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Re: Fluke 887AB Differential Voltmeter Chasing Zero
« Reply #6 on: February 23, 2019, 11:24:16 am »
Heres the original circuit (if I can get these images inline!):



and this is my mod:



You set me on the right track. I set out to see if I could measure the delay through the inverter but instead I've found the 84Hz clock is very unstable with a lot of jitter so I guess those caps are not as pristine as they look.  I'll pull out that board and get that multivibrator stable then see what my offset looks like.

thanks!
Murray
 

Offline 2N3055

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Re: Fluke 887AB Differential Voltmeter Chasing Zero
« Reply #7 on: February 23, 2019, 12:06:12 pm »
I would suggest H11F Photo FET as switches. Speed is not a problem here and charge injection should be zero.
 
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Offline Cooler Than I Look

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Re: Fluke 887AB Differential Voltmeter Chasing Zero
« Reply #8 on: February 24, 2019, 03:13:18 am »
Some success  :)

I noticed the symmetry of the chopper waveform wasn't great but the other side (the chopper is 'across' the multivibrator) looked perhaps a bit better.  I had to swap the connections of the switches over to match the inverted clock and the offset was much better!   Is it the other side of the clock or have I lucked upon a better order of the switches; cancelling rather than adding errors?  Who knows..

I was gladdened to see Fluke needed to add a little offset even with optofets.  https://www.eevblog.com/forum/metrology/teardown-fluke-845aabar-tweaks-and-mods-(and-repairs)/msg926393/#msg926393  (the blue trimmer by the two H11Fs) so I've tacked a 10Meg resister onto the 'zero' switch input and with a trimmer I'm adding 0.85 volts to zero the meter.  The 'zero' leg has 200R to earth (R236 in the schematic above) so I calculate that to be 17uV I'm adding.  Seems to work.  The needle is fairly quiet, doesn't seem to drift over 10's of minutes as it was with the mechanical chopper and with one of those cheap AD854L references from ebay I'm reading 4.99982 volts.  Considering the unlikely accuracy of the reference and the stated 0.0025% accuracy of the 50 year old Fluke meter the fact its that close is pretty amazing.  Or a coincidence (a fluke!).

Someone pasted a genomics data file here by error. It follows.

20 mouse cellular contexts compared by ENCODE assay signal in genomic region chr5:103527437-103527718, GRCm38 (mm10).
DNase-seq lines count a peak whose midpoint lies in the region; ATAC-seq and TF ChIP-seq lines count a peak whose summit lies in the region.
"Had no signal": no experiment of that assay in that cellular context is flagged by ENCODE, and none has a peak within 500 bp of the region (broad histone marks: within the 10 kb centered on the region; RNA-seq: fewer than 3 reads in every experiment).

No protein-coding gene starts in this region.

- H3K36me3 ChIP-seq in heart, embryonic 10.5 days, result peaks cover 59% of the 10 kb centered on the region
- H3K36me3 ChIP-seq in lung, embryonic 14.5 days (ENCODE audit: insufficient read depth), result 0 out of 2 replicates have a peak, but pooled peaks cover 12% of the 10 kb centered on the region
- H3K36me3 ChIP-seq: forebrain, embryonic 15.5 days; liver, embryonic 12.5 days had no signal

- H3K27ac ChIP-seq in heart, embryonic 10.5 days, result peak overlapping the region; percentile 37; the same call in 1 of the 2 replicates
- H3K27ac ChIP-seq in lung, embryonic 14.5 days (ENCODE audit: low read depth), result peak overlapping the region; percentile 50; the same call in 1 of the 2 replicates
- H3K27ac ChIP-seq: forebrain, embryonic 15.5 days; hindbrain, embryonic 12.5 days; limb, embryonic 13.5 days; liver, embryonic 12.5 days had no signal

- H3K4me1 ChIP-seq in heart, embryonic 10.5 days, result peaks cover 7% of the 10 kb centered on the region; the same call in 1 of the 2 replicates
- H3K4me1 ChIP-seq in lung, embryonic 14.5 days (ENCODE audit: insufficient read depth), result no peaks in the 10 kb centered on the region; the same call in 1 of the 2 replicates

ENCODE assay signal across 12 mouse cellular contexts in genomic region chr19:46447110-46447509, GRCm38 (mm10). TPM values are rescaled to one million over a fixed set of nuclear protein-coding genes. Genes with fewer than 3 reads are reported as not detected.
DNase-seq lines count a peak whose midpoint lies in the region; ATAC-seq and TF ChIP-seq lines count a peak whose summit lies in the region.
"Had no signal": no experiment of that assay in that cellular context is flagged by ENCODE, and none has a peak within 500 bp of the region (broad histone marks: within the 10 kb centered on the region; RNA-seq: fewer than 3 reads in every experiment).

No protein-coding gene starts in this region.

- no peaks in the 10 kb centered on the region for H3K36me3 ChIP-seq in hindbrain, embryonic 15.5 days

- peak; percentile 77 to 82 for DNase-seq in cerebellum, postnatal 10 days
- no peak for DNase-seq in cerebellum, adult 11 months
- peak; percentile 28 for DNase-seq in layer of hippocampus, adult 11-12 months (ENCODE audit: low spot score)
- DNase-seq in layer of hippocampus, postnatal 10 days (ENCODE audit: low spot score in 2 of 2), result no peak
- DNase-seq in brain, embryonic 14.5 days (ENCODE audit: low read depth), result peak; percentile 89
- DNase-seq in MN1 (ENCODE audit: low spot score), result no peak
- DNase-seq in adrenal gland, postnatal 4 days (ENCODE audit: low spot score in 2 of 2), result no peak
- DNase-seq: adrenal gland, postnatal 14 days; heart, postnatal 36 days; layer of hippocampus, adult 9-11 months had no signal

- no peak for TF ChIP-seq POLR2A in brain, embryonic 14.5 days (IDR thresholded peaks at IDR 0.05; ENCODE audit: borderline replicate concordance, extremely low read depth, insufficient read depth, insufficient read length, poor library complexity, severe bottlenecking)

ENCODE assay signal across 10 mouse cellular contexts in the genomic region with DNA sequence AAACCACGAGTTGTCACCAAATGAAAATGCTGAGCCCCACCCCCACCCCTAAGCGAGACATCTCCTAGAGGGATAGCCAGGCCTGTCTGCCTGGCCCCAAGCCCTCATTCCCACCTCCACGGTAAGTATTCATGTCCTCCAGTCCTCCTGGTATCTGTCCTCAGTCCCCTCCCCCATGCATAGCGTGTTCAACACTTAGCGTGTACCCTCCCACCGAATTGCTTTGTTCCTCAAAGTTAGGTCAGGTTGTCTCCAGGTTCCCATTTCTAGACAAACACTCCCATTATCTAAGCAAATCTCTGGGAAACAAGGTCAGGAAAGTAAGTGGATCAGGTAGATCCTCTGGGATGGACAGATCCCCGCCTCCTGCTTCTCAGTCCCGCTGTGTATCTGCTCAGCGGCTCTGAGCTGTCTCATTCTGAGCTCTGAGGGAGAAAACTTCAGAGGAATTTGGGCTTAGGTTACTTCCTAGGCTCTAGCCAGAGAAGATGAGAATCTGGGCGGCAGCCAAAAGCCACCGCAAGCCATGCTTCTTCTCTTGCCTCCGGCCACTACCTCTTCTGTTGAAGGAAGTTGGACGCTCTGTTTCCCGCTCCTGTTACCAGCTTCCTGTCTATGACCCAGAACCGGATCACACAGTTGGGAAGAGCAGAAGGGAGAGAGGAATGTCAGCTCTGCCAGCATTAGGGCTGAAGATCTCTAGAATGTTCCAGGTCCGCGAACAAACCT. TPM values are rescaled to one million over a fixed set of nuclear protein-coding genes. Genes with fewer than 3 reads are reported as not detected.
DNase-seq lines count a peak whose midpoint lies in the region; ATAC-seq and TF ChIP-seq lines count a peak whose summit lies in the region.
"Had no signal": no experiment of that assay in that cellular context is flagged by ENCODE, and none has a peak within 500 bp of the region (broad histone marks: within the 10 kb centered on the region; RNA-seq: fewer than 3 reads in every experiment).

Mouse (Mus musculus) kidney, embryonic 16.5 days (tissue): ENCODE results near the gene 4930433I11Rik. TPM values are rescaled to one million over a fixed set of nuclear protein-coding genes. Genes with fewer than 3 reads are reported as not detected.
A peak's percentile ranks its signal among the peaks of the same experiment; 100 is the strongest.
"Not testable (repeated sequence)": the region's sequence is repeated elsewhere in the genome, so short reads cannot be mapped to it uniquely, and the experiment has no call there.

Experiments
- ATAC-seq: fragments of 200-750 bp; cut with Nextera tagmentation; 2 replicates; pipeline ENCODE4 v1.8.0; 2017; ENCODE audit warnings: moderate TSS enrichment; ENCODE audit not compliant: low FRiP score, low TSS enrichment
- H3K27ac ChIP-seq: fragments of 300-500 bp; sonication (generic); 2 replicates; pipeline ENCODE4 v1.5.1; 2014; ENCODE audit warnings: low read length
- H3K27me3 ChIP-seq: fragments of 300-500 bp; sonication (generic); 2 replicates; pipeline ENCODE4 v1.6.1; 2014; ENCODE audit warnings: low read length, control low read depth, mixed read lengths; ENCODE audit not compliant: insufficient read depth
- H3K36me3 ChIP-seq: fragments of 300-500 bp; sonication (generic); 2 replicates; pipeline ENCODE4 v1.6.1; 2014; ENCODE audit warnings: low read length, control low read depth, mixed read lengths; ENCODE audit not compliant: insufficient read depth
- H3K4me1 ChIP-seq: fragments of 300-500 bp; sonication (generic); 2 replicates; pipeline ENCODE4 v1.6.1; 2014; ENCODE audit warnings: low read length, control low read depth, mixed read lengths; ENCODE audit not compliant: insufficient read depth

« Last Edit: February 24, 2019, 03:15:13 am by Cooler Than I Look »
 

Offline dgminala

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Re: Fluke 887AB Differential Voltmeter Chasing Zero
« Reply #9 on: February 28, 2019, 02:39:09 am »
There's a simpler solution to the chopper problem.  The idea is to replace the entire null detector amplifier with a single chopper stabilized opamp.  See the attached PDF file for details.
I have an 887AB that had a bad mechanical chopper.  I replaced everything with the modification and you just have to set the zero adjustment one time, and then forget about it.  It's completely stable and noise free ( no needle jitter).
The majority of the time required is the time to remove all the unnecessary components.
Good luck with your instrument.

On another issue is a much newer 887AB (s/n 2513) that I acquired a few months ago that has several germanium transistors missing from the reference supply board.  Finding suitable replacements might be an issue, but maybe not a show stopper.